GREEK SHIPOWNERS WANT IMPROVED IMAGE FOR SHIPPING INDUSTRY
A delegation of Greek shipowners met with members of Congress and federal agencies last week to highlight the importance of Greek shipping in the U.S. export/import trades.
The United States and Greece have traditionally had close maritime ties. However, on occasion, that relationship has been interrupted by accidents involving oil spills.
“We feel it’s not an industry of ships that pollute,” said John C. Lyras, president of the Union of Greek Shipowners at a press conference in Washington on March 21. “It’s a very crucial sector … These days people take it for granted, because it’s not visible.”
“We find it disconcerting when you talk with U.S. policymakers about bulk shipping and they stare back at you blankly,” Lyras added. “Our relationship is much weaker than it used to be.”
Other members of the delegation were Nicolas Efthymiou, vice president of the Union of Greek Shipowners; Spyros Polemis, vice president of the Greek Shipping Cooperation Committee; Anna Bredima-Savopoulou, director of the European and International Affairs Department of the Union of Greek Shipowners; Capt. John Panopoulos, technical advisor to the Union of Greek Shipowners; and Edmund B. Welch.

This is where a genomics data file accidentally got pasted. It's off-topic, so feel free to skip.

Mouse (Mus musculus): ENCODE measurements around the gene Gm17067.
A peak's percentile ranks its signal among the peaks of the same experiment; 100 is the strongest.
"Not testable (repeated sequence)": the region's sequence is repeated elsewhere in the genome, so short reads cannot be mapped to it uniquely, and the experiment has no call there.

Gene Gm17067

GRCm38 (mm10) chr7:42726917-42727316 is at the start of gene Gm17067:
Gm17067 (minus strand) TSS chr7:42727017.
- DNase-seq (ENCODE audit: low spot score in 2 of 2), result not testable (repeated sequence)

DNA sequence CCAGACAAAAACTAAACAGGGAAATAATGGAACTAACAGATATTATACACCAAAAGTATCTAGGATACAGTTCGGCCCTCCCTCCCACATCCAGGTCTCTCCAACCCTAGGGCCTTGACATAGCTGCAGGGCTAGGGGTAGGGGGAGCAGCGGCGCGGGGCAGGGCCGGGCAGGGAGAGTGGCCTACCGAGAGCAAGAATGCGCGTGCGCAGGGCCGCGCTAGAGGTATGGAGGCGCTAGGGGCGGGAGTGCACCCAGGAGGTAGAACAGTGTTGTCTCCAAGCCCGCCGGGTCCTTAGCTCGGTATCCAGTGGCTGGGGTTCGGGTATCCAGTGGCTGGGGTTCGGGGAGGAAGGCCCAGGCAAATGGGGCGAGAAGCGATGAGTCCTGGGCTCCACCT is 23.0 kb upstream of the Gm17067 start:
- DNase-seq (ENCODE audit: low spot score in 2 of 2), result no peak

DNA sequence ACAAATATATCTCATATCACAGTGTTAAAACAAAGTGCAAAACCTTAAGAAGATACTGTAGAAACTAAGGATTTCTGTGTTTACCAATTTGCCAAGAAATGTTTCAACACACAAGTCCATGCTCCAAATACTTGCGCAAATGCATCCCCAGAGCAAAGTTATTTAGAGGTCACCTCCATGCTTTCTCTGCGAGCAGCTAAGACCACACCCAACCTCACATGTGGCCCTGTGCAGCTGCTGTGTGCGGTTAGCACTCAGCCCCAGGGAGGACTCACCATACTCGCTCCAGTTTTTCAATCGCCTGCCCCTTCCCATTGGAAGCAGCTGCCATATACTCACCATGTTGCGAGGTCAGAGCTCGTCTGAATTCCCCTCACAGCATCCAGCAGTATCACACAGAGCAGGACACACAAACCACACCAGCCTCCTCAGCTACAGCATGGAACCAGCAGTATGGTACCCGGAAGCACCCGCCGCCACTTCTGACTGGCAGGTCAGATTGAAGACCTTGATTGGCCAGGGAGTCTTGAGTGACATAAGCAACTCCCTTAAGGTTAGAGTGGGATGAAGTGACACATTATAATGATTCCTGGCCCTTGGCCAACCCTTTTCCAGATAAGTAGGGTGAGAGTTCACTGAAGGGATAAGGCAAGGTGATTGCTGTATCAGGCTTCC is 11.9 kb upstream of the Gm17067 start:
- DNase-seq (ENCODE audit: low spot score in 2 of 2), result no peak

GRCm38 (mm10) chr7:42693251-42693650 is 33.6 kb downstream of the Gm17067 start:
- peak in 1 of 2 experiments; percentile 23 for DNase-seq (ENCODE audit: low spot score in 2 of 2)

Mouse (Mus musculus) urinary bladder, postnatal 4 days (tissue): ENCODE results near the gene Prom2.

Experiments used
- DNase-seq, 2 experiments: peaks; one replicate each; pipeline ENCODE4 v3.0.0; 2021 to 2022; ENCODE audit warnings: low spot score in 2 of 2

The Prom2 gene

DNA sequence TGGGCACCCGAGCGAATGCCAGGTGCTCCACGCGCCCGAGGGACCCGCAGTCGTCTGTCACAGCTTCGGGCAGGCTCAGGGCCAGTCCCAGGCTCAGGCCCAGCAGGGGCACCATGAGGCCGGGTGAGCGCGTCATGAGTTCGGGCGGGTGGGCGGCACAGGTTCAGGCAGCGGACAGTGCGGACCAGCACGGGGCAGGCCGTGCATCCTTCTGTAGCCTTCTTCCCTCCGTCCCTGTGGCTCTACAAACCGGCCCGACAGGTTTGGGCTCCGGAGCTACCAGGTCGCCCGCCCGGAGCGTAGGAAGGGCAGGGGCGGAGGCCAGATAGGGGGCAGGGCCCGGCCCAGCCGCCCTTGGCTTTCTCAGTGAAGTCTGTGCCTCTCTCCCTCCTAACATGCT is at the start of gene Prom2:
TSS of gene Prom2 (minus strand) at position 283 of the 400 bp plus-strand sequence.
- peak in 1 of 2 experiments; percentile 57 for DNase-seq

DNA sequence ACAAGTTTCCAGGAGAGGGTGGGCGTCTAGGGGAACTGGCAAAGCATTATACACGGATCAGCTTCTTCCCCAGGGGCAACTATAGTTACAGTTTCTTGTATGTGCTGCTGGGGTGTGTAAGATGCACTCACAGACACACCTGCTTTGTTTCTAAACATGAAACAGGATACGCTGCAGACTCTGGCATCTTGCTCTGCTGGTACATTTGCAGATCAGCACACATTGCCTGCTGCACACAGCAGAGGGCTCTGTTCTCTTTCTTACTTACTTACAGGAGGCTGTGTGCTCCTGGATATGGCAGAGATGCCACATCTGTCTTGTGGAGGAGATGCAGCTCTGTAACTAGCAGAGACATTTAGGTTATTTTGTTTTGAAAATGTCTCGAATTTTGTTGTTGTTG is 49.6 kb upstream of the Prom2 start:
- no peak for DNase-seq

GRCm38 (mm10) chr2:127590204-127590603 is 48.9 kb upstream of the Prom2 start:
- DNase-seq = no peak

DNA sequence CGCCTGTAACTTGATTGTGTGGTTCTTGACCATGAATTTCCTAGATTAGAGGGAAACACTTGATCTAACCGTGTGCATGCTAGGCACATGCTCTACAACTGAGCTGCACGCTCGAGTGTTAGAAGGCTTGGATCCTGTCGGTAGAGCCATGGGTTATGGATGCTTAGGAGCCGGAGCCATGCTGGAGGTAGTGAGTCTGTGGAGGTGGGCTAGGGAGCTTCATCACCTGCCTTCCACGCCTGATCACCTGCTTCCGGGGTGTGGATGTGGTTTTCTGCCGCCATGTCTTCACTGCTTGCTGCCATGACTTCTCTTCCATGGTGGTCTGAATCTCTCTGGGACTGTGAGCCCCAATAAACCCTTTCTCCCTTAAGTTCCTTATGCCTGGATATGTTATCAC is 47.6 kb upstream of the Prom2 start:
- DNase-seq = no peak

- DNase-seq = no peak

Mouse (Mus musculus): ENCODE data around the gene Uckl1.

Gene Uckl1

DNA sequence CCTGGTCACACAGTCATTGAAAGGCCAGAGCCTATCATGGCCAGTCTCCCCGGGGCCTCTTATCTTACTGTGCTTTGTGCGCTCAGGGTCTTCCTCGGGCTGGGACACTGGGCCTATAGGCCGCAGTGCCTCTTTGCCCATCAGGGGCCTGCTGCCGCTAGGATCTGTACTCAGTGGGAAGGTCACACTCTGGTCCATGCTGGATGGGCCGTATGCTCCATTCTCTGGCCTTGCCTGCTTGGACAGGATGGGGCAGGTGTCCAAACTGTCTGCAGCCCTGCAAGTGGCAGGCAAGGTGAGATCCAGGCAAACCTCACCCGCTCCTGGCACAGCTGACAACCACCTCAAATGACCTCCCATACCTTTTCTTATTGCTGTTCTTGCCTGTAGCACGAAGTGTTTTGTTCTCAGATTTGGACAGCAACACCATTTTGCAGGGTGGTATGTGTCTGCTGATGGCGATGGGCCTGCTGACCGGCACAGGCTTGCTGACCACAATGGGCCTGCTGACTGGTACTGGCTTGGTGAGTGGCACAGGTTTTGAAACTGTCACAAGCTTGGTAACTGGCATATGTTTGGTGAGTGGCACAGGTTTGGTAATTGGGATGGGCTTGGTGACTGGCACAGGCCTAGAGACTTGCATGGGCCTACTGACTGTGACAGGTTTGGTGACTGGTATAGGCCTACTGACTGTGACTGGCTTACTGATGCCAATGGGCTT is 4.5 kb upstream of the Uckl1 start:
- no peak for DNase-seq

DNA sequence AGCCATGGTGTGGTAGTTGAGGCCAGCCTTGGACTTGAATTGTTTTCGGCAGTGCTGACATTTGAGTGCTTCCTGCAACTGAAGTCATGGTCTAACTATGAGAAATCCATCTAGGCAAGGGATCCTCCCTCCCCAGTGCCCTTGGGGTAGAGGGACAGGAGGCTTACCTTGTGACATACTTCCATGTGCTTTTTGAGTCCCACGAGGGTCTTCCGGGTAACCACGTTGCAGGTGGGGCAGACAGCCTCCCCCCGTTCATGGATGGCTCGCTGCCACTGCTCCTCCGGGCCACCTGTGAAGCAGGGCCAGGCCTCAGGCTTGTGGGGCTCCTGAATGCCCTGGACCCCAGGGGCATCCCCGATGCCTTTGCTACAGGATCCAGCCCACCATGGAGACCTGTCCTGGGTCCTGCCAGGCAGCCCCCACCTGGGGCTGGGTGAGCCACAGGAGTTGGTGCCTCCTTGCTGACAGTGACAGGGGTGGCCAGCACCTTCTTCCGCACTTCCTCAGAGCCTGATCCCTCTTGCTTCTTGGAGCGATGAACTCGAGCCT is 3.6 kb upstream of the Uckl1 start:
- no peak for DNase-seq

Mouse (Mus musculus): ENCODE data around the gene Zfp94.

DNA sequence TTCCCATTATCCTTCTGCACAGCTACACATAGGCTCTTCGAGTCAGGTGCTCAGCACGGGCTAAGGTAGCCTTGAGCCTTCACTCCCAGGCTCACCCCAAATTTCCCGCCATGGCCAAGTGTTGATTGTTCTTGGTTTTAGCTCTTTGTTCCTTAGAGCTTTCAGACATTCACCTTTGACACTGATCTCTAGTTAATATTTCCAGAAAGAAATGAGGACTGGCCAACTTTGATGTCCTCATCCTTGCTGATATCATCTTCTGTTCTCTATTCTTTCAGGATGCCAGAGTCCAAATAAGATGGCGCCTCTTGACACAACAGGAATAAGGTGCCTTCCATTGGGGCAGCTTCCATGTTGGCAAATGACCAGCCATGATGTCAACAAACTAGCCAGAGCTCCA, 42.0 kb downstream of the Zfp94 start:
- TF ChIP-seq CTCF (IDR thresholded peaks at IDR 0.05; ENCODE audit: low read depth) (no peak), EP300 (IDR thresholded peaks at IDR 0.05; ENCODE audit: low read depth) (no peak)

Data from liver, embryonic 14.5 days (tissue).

During their visit to Washington, the delegation met Transportation Secretary Norman Y. Mineta; Federal Maritime Commission Chairman Harold Creel and Commissioner John Moran; Adm. David Brewer, commander of the Navy’s Military Sealift Command; members of the House Transportation and Infrastructure Committee; and officials from Customs and the Coast Guard.
In addition to marine environmental issues, the delegation’s meetings focused on proposed U.S. maritime security measures and promoting policies of free and open trade. The last time the Union of Greek Shipowners came to Washington was in late 1997.
The Greek merchant fleet, while mostly bulkers, provides about 16 percent of the world’s maritime transportation. The Greek-registered fleet is third in size after Liberia and Panama.